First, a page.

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The tobacco industry is up in arms over proposed tough EU guidelines for the sale of cigarettes to protect consumers. Among the plans are explicit pictures showing the dangers of smoking.
"Imagine that a jumbo jet with 300 passengers crashed every day. People just wouldn't fly anymore," said Martina Pötschke-Langer of the German Cancer Research Center. Some 110,000 die of smoking-related diseases very year, according to the center.
But that doesn't deter many smokers. "The addiction is just too great," Pötschke-Langer added.
A quarter of all German adults regularly light up. The figures are even higher elsewhere: in South Korea, Russia or Bangladesh more than half of all adults smoke.
In Germany, smoking has been a topic of intense debate for years. The smoking ban in bars and public buildings still triggers emotional debate. Each state has enacted its own ban.
In the last couple of days, German media outlets have begun speculating about the European Union's new Tobacco Directive. The European Commission's Directorate for Health and Consumer Affairs is set to present the Directive to the public on Wednesday (19.12.2012).
It's likely that cigarette packets will soon have to display shocking pictures which graphically underline the dangers of smoking.
The most common smoking-related diseases are lung cancer, chronic lung diseases and cardiovascular diseases that can lead to heart attacks and strokes. Australia, Canada and Brazil already have legislation requiring graphic images on cigarette packaging. The text "Smoking causes mouth cancer" accompanied by a photo of a person suffering from the cancer are combined on the package. So far, packs of cigarettes in Germany have been required to bear written warnings such as "smoking kills."
"It is an enormous change," Dirk Pangritz of the German Cigarette Association said of the information on the EU rules he had read about in the media.
According to reports, as much as 75 percent of a pack of cigarettes would be covered with written and photographic warnings. "There is not much room left for the actual brand," Pangritz told DW, adding that he found the plans were "no longer bearable." If the EU's proposal goes through, the Reemtsma tobacco company has said it would take legal action against the rules.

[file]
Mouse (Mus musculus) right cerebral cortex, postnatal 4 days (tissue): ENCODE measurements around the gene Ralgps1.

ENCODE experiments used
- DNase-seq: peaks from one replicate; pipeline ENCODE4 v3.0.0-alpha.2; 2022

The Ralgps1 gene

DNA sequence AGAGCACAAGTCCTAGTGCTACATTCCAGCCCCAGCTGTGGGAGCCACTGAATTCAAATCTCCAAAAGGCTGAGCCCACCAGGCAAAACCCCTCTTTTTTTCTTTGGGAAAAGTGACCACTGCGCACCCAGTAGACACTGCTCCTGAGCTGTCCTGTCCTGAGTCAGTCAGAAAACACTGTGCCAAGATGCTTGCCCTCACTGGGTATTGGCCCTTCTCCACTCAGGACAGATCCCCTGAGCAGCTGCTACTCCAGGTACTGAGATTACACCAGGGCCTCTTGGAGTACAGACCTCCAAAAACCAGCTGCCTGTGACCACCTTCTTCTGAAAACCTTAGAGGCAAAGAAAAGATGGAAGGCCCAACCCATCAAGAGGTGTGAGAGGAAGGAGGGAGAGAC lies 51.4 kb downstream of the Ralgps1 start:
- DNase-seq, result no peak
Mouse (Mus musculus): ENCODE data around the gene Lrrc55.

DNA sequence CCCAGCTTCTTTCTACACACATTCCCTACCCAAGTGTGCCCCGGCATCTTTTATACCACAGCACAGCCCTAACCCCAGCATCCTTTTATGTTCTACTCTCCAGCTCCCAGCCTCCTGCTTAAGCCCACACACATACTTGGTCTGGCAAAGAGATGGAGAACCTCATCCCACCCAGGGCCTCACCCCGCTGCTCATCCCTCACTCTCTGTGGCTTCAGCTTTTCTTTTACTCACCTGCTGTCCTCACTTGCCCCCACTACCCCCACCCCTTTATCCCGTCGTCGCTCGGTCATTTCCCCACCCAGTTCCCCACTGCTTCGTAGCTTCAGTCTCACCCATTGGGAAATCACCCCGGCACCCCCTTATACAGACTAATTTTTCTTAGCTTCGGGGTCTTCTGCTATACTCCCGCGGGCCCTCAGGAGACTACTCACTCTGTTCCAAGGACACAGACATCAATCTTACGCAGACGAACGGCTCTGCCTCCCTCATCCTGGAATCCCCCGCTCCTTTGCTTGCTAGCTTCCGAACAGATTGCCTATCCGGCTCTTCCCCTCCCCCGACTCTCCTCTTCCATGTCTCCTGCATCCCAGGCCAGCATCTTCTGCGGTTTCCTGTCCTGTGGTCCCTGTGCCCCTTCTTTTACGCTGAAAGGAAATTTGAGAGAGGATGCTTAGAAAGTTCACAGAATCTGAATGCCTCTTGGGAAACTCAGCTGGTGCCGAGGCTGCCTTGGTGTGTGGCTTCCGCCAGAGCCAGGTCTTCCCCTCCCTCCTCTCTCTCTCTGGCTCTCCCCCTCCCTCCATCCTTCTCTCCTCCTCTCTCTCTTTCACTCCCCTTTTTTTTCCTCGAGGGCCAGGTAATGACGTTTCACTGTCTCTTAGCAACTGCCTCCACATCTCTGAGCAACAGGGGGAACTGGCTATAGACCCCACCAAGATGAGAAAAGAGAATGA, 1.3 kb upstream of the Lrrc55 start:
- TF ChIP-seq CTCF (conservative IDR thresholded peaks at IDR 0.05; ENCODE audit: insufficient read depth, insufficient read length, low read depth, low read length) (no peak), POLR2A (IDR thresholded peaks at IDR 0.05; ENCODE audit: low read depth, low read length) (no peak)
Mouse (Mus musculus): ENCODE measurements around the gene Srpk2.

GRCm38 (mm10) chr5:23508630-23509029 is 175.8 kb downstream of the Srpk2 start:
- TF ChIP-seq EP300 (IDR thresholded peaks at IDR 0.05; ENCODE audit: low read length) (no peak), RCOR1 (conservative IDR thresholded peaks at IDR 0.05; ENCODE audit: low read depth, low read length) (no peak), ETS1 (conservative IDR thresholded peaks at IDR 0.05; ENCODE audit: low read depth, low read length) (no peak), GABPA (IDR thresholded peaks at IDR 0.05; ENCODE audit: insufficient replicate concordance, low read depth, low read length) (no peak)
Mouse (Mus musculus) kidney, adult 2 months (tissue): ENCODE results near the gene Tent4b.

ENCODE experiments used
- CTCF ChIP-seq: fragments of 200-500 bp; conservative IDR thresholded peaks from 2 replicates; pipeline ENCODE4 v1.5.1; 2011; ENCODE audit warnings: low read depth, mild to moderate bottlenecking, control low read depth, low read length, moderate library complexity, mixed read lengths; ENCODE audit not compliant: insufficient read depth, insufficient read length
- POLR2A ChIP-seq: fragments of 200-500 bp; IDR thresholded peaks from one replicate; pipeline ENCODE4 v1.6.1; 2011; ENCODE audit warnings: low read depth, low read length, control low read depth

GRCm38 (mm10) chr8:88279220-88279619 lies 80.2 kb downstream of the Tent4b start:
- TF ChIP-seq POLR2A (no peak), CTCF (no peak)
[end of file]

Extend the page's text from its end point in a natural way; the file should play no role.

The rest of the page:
Despite the criticism, Pangritz said his association, which represents several tobacco companies, is aware of its responsibility to consumers. The association, he said, supports businesses to ensure tobacco products are not sold to anyone under 18.
In fact, fewer young people are smoking, Pötschke-Langer told DW. Surveys in Australia and Canada showed that nine out of 10 young people were in favor of clear warnings. Pötschke-Langer said a majority in Germany also support such warnings.
Photos are effective, she said, adding, "We have seen in studies that warnings with pictures increase the likelihood that people will stop smoking."
She also disagreed with the tobacco industry's argument that all smokers already know about the health risks associated with smoking.
"People with poorer education in particular are deprived of the information," she said.
As people who have smoked for many years have grown accustomed to the warning texts, Pötschke-Langer said it made sense to change the strategy once in a while. "Warning notices are an effective and cost-efficient means of communication since they directly reach every smoker," she added.
But tobacco is not the only unhealthy product on the market. It's also unhealthy to consume large amounts of sugar or fat. That puts tobacco companies in the same boat as other industries, Pangritz said.
"Imagine if soft drinks could only be sold in one kind of bottle," Pangritz said, adding that it would destroy brands.
Tobacco, Pötschke-Langer countered, deserves to be kept in a class of its own.
"Tobacco is unique in that half of all smokers' deaths are related to its consumption - that's not the case for any other product," she said, adding that sugar becomes unhealthy only in large amounts while smoke damages the body from the first whiff.